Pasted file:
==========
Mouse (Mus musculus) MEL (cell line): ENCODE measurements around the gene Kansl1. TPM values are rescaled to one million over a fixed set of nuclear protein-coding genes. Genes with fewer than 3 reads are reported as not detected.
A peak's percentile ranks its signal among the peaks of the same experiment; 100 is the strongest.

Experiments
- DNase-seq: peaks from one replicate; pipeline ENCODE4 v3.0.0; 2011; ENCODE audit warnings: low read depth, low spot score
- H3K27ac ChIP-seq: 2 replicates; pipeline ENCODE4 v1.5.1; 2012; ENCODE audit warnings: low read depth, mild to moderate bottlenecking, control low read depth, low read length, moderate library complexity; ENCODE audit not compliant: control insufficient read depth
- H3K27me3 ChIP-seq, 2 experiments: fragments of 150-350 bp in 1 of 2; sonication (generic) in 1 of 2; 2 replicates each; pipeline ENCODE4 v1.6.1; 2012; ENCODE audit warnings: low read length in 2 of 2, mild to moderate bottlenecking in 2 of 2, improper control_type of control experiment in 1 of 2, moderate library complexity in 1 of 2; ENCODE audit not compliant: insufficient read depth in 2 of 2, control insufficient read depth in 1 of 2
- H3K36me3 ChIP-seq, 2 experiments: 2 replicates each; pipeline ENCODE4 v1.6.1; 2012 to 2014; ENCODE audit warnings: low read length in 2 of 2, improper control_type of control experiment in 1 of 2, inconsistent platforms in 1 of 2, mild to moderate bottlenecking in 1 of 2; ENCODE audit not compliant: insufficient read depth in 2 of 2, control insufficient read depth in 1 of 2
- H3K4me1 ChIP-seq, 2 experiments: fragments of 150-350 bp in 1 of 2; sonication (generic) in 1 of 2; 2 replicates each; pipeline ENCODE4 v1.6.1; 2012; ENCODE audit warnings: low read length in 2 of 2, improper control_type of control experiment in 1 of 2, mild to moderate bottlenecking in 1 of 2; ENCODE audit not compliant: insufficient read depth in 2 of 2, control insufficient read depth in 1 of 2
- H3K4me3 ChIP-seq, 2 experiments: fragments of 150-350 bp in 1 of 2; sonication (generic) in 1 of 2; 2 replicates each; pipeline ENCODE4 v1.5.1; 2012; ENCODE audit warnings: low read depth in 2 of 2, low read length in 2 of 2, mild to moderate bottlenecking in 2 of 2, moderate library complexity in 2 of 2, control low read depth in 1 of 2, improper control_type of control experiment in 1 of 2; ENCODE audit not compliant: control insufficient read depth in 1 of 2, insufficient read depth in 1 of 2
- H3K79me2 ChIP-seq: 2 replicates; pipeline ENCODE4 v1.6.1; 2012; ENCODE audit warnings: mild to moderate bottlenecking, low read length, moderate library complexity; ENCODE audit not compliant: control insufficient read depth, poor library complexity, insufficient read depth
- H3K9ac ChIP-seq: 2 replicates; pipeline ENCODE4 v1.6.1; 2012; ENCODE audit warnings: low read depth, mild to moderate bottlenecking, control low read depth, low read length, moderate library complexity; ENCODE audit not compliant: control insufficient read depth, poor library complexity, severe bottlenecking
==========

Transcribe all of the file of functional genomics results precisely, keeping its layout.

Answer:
Mouse (Mus musculus) MEL (cell line): ENCODE measurements around the gene Kansl1. TPM values are rescaled to one million over a fixed set of nuclear protein-coding genes. Genes with fewer than 3 reads are reported as not detected.
A peak's percentile ranks its signal among the peaks of the same experiment; 100 is the strongest.

Experiments
- DNase-seq: peaks from one replicate; pipeline ENCODE4 v3.0.0; 2011; ENCODE audit warnings: low read depth, low spot score
- H3K27ac ChIP-seq: 2 replicates; pipeline ENCODE4 v1.5.1; 2012; ENCODE audit warnings: low read depth, mild to moderate bottlenecking, control low read depth, low read length, moderate library complexity; ENCODE audit not compliant: control insufficient read depth
- H3K27me3 ChIP-seq, 2 experiments: fragments of 150-350 bp in 1 of 2; sonication (generic) in 1 of 2; 2 replicates each; pipeline ENCODE4 v1.6.1; 2012; ENCODE audit warnings: low read length in 2 of 2, mild to moderate bottlenecking in 2 of 2, improper control_type of control experiment in 1 of 2, moderate library complexity in 1 of 2; ENCODE audit not compliant: insufficient read depth in 2 of 2, control insufficient read depth in 1 of 2
- H3K36me3 ChIP-seq, 2 experiments: 2 replicates each; pipeline ENCODE4 v1.6.1; 2012 to 2014; ENCODE audit warnings: low read length in 2 of 2, improper control_type of control experiment in 1 of 2, inconsistent platforms in 1 of 2, mild to moderate bottlenecking in 1 of 2; ENCODE audit not compliant: insufficient read depth in 2 of 2, control insufficient read depth in 1 of 2
- H3K4me1 ChIP-seq, 2 experiments: fragments of 150-350 bp in 1 of 2; sonication (generic) in 1 of 2; 2 replicates each; pipeline ENCODE4 v1.6.1; 2012; ENCODE audit warnings: low read length in 2 of 2, improper control_type of control experiment in 1 of 2, mild to moderate bottlenecking in 1 of 2; ENCODE audit not compliant: insufficient read depth in 2 of 2, control insufficient read depth in 1 of 2
- H3K4me3 ChIP-seq, 2 experiments: fragments of 150-350 bp in 1 of 2; sonication (generic) in 1 of 2; 2 replicates each; pipeline ENCODE4 v1.5.1; 2012; ENCODE audit warnings: low read depth in 2 of 2, low read length in 2 of 2, mild to moderate bottlenecking in 2 of 2, moderate library complexity in 2 of 2, control low read depth in 1 of 2, improper control_type of control experiment in 1 of 2; ENCODE audit not compliant: control insufficient read depth in 1 of 2, insufficient read depth in 1 of 2
- H3K79me2 ChIP-seq: 2 replicates; pipeline ENCODE4 v1.6.1; 2012; ENCODE audit warnings: mild to moderate bottlenecking, low read length, moderate library complexity; ENCODE audit not compliant: control insufficient read depth, poor library complexity, insufficient read depth
- H3K9ac ChIP-seq: 2 replicates; pipeline ENCODE4 v1.6.1; 2012; ENCODE audit warnings: low read depth, mild to moderate bottlenecking, control low read depth, low read length, moderate library complexity; ENCODE audit not compliant: control insufficient read depth, poor library complexity, severe bottlenecking